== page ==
• Sustainability efforts can be expanded beyond the reuse of internally sourced concrete. Because bridges and buildings are a source of high-strength concrete, companies can support the production of RCA for concrete and meet the coarse aggregate performance requirements for reuse in concrete.

Several sites in the Seattle area are due for demolition, and demolition materials resulting from five upcoming projects will be reused as RCA in concrete mixtures. Structures that will contribute demolition materials for recycling include:

  • The remaining portion of the May Creek Bridge in Renton, which is part of the Interstate-405 widening project; 1800 tons of concrete bridge demolition material will be turned into RCA for fresh concrete.
  • The Lake Washington Boulevard overpass, part of a Seattle renovation project that will contribute 1300 tons of post-demolition material.
  • The Lind Avenue Bridge on I-405, which is being partially replaced due to vehicle accident damage and will contribute 1000 tons of post-demolition material.
  • The Northeast 85th Street interchange in Kirkland. The phase one demolition of collector lanes will contribute 3000 tons of post-demolition material and Phase two (located on the I-405 mainline, to be conducted in 2025) will contribute 6000 tons.
  • An unused ramp in Seattle’s Washington Park Arboretum, scheduled for demolition in early 2024, will yield 7500 tons of post-demolition material.

As with any material used, RCA must be approved by the DOT’s Office of Materials and Testing.

Carbon accounting can be influenced by recycling concrete, sometimes in ancillary ways. For example, incorporating recycled products into concrete projects can reduce truck miles traveled, subsequently reducing fuel use and carbon dioxide emissions associated with materials sourcing.

This is because sales yards for recycled materials are usually located much closer to urban centers than quarries producing raw materials.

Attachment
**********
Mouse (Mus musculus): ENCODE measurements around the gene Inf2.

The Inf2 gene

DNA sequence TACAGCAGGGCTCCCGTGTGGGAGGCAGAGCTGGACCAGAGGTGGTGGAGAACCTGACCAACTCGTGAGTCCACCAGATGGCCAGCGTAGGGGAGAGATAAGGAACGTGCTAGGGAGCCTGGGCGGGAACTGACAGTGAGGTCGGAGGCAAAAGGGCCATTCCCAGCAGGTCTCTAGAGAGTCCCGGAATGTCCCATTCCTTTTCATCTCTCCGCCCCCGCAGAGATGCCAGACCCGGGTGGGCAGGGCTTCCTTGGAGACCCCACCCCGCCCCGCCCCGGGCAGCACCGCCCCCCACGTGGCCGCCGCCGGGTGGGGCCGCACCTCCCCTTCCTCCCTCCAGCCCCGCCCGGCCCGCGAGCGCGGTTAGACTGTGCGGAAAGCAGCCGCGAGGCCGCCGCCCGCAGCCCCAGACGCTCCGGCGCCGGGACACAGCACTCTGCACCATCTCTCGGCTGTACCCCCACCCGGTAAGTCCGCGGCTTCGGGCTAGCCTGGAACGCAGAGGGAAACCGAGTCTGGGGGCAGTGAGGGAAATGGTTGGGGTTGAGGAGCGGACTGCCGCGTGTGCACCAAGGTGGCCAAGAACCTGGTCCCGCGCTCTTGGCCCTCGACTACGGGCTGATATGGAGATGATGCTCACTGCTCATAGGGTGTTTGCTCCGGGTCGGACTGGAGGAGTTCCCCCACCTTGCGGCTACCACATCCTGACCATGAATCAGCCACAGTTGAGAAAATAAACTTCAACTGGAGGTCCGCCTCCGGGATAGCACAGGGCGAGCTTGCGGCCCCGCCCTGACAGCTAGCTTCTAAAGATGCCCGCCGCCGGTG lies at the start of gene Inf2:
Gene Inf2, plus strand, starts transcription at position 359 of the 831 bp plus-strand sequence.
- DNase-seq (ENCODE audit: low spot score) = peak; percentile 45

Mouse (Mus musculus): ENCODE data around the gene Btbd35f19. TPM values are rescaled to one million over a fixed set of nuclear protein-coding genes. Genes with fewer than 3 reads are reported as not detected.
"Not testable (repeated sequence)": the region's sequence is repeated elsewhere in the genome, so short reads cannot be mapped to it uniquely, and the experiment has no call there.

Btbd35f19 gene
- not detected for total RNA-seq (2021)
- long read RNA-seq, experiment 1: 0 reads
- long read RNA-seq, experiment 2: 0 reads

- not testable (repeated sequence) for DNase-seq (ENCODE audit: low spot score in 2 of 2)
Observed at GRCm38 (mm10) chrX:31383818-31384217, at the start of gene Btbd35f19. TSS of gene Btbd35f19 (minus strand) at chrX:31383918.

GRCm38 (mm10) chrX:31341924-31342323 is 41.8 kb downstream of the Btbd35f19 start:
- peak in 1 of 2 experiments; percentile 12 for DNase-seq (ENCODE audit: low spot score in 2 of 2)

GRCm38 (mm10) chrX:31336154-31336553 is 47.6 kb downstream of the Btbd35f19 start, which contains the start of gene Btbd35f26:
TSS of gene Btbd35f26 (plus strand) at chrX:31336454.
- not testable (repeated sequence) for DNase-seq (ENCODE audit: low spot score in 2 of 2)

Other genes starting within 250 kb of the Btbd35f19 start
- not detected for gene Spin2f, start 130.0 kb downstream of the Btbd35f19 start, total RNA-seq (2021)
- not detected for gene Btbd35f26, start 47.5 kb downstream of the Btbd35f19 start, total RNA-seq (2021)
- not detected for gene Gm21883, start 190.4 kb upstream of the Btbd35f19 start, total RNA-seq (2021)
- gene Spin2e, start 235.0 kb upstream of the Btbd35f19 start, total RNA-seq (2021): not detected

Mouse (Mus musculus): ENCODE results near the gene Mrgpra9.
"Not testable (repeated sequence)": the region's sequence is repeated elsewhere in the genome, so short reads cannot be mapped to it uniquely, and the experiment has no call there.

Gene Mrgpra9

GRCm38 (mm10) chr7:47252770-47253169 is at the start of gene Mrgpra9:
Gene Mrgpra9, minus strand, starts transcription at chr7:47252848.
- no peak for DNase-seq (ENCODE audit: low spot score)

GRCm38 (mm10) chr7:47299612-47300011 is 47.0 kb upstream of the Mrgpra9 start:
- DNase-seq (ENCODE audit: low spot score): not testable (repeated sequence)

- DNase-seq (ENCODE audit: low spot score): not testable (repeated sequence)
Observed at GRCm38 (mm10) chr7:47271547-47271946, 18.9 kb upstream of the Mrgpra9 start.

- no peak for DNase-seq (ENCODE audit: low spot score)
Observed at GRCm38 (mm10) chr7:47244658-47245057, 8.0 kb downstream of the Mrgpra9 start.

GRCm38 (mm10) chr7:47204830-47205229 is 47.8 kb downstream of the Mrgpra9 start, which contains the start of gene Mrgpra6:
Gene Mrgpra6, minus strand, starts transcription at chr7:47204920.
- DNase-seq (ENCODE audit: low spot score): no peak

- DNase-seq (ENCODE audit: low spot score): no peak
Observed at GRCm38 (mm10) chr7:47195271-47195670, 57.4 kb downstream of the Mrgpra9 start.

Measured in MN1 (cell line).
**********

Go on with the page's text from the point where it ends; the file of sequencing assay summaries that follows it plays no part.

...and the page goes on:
Travel distance can also be reduced—and fuel savings achieved—at a project's end-of-life, since recycling locations tend to be easier to access than landfills when it comes to disposing of clean construction or demolition debris (CCDD).

When landfills receive CCDD, heavy building materials manufacturers step in to retrieve some of those materials, ensuring usable concrete and asphalt rubble are recycled.

As states adopt sustainability measures, incentives are being put in place to increase the use of RCA. Expediting efficient recycling practices is a team effort that includes all members from across the value chain to make it work. RB

Kristin Dispenza is an account manager at Advancing Organizational Excellence.

Sponsored Recommendations

The Science Behind Sustainable Concrete Sealing Solutions

Extend the lifespan and durability of any concrete. PoreShield is a USDA BioPreferred product and is approved for residential, commercial, and industrial use. It works great above...

Powerful Concrete Protection For ANY Application

PoreShield protects concrete surfaces from water, deicing salts, oil and grease stains, and weather extremes. It's just as effective on major interstates as it is on backyard ...

Concrete Protection That’s Easy on the Environment and Tough to Beat

PoreShield's concrete penetration capabilities go just as deep as our American roots. PoreShield is a plant-based, eco-friendly alternative to solvent-based concrete sealers.

Proven Concrete Protection That’s Safe & Sustainable

Real-life DOT field tests and university researchers have found that PoreShieldTM lasts for 10+ years and extends the life of concrete.